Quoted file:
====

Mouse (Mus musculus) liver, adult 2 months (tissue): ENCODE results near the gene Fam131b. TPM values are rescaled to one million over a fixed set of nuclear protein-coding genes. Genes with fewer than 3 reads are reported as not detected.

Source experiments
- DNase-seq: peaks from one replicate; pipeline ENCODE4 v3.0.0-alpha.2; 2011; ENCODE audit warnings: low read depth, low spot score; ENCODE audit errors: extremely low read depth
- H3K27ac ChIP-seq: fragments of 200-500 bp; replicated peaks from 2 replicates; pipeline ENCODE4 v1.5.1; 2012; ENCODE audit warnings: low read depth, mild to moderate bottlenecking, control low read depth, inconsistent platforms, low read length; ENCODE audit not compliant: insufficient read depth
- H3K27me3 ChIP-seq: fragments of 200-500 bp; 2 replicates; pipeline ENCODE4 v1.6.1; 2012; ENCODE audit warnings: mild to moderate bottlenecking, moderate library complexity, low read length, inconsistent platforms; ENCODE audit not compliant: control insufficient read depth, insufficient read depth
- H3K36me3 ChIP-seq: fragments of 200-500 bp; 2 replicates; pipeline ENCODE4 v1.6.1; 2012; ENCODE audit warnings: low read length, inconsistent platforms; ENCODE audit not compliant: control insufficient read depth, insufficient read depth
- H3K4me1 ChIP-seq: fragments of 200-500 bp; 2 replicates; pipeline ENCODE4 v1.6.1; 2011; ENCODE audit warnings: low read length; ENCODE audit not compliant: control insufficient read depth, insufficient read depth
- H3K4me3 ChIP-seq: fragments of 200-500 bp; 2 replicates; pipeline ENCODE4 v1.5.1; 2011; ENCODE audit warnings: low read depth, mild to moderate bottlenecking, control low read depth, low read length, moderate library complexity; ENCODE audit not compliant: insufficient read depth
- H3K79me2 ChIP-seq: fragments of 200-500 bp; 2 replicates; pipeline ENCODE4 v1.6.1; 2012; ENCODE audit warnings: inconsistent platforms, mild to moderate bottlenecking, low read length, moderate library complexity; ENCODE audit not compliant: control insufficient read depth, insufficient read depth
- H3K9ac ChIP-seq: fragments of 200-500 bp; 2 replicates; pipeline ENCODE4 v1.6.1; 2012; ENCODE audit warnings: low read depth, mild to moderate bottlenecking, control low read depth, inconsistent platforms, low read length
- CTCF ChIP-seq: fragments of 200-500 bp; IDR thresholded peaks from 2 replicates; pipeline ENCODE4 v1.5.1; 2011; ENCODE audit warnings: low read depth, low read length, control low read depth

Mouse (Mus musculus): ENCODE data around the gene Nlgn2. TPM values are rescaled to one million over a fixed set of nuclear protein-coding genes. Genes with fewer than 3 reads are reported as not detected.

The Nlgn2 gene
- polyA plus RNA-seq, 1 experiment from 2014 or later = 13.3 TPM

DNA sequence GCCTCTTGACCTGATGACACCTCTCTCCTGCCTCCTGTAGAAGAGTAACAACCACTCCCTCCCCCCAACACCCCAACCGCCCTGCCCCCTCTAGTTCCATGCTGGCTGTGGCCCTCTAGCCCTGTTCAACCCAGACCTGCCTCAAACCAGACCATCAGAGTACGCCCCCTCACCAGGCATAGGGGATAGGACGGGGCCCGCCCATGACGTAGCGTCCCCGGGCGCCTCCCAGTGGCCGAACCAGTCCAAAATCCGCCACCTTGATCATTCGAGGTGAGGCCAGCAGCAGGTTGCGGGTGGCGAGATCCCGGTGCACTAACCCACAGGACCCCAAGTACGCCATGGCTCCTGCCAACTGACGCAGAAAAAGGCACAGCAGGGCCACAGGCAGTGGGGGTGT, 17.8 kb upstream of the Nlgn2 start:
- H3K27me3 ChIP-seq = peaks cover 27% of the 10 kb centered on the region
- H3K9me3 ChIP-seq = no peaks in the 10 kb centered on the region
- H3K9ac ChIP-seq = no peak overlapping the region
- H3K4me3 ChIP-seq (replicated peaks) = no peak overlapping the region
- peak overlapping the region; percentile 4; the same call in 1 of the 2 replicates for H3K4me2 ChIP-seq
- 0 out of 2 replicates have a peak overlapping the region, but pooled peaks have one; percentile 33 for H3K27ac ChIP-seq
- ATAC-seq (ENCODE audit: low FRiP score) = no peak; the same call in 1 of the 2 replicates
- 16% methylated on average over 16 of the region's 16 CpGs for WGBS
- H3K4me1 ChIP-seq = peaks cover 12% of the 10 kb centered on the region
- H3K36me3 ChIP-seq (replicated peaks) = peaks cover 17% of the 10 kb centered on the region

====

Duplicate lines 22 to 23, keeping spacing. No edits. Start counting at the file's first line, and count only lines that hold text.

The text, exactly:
- ATAC-seq (ENCODE audit: low FRiP score) = no peak; the same call in 1 of the 2 replicates
- 16% methylated on average over 16 of the region's 16 CpGs for WGBS